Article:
PwC UK is considering an overhaul of how its auditors are paid to reduce the risk of conflicts of interest between audit and consulting and head off a possible forced break-up.
The Big Four accounting firm is considering handing oversight of its auditors’ pay and bonuses to an external remuneration committee following the findings of a report it commissioned in June.
The report by Oxford university professor Karthik Ramanna, which is published today, said such a committee was needed for audit firms to “credibly signal” that partners were being rewarded for challenging company directors on their accounts.
PwC will also review the use of client feedback when reviewing the performance and pay of its auditors after the report said the practice discouraged auditors from criticising a company’s accounts.
Mr Ramanna further recommended that audit firms’ non-executive directors launch an annual review of the degree of cross-dependence created by profit sharing across audit and advisory divisions of the firm. “The independent assessment must be made public . . . to adjust audit partner compensation in ways that safeguard the audit firm’s public responsibilities,” he wrote.
PwC asked Mr Ramanna to review the “culture of challenge” at audit firms in June as part of an “action plan” to improve the quality of its audits. Later that month the Financial Reporting Council, the accounts watchdog, criticised PwC for an “unsatisfactory” deterioration in inspection results for PwC’s audits of FTSE 350 clients over the past year. The watchdog said only two out of three audits scrutinised met the watchdog’s standard of needing only limited improvements.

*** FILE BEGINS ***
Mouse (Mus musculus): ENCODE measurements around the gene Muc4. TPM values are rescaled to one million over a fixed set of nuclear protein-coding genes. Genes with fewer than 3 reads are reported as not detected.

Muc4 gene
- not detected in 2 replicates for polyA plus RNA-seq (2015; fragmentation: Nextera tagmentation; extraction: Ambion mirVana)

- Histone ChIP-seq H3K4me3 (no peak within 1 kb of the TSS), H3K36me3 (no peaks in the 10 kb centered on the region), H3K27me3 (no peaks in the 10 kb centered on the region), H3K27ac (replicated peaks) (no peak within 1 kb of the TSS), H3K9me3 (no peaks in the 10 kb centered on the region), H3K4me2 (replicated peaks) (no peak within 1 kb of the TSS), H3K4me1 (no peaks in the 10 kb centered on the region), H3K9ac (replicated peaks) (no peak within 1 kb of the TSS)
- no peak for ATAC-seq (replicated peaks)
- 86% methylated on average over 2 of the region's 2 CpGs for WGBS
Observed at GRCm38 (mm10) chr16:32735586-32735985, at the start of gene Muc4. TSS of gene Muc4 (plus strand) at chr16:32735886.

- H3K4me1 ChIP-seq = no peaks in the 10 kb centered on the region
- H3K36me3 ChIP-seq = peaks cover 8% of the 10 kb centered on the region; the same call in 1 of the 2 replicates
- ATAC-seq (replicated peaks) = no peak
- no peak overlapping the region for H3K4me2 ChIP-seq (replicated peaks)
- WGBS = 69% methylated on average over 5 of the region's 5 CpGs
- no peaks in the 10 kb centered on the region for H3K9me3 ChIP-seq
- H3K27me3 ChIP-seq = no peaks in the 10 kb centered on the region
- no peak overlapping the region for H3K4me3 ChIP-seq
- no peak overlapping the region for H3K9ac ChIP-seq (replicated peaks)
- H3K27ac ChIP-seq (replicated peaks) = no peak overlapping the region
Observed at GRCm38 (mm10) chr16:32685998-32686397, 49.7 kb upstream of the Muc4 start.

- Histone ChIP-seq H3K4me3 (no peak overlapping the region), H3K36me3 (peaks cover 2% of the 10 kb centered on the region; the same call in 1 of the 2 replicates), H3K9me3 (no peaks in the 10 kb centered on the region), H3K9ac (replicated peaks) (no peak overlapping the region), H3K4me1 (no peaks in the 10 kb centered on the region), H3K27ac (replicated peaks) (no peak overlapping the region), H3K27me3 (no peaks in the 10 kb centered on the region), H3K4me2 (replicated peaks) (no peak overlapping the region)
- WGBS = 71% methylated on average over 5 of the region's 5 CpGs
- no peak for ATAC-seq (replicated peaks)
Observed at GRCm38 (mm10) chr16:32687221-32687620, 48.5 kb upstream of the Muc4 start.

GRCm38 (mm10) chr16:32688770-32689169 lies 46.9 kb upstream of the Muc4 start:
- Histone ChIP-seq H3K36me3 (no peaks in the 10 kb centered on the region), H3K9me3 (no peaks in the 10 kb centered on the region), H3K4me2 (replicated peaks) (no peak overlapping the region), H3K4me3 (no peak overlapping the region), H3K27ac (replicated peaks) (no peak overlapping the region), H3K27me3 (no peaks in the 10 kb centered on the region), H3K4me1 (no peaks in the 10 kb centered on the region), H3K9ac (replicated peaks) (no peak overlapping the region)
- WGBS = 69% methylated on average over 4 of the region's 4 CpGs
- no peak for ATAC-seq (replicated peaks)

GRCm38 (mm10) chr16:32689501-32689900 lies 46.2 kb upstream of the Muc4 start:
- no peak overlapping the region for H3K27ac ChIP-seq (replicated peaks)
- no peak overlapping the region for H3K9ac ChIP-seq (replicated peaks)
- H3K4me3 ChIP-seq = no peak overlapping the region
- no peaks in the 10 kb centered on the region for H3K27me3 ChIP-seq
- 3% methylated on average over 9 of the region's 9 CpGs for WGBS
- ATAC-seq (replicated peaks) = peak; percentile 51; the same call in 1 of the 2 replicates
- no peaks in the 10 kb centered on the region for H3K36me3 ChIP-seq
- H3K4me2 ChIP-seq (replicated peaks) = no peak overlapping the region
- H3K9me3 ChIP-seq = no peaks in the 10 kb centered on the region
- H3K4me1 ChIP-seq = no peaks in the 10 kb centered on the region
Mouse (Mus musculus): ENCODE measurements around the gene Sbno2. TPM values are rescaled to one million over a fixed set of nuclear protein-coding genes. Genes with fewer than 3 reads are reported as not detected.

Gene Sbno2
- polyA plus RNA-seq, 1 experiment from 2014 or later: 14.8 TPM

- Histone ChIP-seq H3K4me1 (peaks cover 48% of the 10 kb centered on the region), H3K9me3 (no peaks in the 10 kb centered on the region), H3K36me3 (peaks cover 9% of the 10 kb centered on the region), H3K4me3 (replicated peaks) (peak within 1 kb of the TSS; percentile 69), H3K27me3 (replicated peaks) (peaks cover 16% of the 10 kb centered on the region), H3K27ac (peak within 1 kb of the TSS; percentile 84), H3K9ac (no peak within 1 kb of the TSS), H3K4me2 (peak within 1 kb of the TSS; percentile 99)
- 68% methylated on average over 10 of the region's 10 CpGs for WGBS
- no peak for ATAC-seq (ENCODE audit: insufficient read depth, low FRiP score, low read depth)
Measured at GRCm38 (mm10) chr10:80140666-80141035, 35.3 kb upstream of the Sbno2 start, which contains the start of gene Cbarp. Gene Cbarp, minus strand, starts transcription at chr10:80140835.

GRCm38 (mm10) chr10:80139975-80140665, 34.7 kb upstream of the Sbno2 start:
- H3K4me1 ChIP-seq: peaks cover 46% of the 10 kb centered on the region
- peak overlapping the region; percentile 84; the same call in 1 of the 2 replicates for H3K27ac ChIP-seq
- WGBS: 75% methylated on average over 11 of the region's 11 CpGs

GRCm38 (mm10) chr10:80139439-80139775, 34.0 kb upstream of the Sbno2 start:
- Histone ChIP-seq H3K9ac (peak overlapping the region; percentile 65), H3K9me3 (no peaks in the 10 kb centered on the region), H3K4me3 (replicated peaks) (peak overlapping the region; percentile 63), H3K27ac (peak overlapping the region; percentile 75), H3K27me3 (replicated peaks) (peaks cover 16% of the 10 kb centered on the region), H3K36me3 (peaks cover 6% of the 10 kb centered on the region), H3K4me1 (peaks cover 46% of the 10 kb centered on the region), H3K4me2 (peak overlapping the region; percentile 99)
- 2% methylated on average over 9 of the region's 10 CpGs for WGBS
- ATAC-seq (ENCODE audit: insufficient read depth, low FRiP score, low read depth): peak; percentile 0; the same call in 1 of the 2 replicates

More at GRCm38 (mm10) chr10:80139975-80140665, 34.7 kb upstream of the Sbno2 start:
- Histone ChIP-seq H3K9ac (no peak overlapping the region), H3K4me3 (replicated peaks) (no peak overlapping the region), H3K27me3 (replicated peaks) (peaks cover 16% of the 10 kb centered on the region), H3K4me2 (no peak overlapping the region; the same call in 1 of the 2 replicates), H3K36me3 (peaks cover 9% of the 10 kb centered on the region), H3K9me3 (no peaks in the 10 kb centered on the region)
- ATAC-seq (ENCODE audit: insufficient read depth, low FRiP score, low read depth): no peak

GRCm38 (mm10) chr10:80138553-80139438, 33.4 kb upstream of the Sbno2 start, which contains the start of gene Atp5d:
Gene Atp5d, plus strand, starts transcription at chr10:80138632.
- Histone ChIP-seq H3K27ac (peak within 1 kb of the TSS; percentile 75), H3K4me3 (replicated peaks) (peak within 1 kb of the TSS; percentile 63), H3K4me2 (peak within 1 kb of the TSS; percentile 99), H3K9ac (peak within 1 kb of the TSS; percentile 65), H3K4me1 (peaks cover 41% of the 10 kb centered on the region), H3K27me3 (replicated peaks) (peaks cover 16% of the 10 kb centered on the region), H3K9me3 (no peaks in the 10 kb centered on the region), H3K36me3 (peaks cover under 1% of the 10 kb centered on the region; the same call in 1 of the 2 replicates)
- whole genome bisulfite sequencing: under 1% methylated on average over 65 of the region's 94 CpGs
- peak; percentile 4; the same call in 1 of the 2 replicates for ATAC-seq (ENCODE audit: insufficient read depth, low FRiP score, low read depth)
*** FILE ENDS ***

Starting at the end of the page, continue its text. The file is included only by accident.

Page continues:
“High margin consulting services by audit firms are creating conflicts of interest for auditors’ mission to challenge,” Mr Ramanna wrote. “The audit firms must credibly signal that partners are being rewarded for skills in scepticism rather than in selling.”
He told the Financial Times that an external monitor of auditor pay was the “only way” that the firms could show they were serious about creating a “culture of challenge”.
Hemione Hudson, head of audit at PwC, said: “We recognise that we need to continue to reinforce a challenge mindset and are actively considering all of the recommendations. We hope professor Ramanna’s independent perspective will also prove useful to the profession as a whole as we work to rebuild trust in audit.”
The findings come as the UK audit industry is being subjected to intense scrutiny. The competition watchdog has called for the Big Four auditors to be broken up after accounting scandals at companies including Patisserie Valerie and Carillion.
PwC pledged at the start of this year, following pressure from politicians, to stop providing consulting services to its listed audit clients in an effort to restore public trust in the sector. It followed similar moves by its rivals KPMG and EY.
Consulting is typically better paid and more profitable than audit work, prompting concerns that an auditor may not be motivated to properly challenge a client’s management if it fears losing more lucrative advisory work.
Atul Shah, an accounting professor at City University, welcomed the report’s focus on culture, but said: “PwC have commissioned this report to show that it is self-regulating. The history of British audit regulation is littered with self-regulation and this needs to change radically.”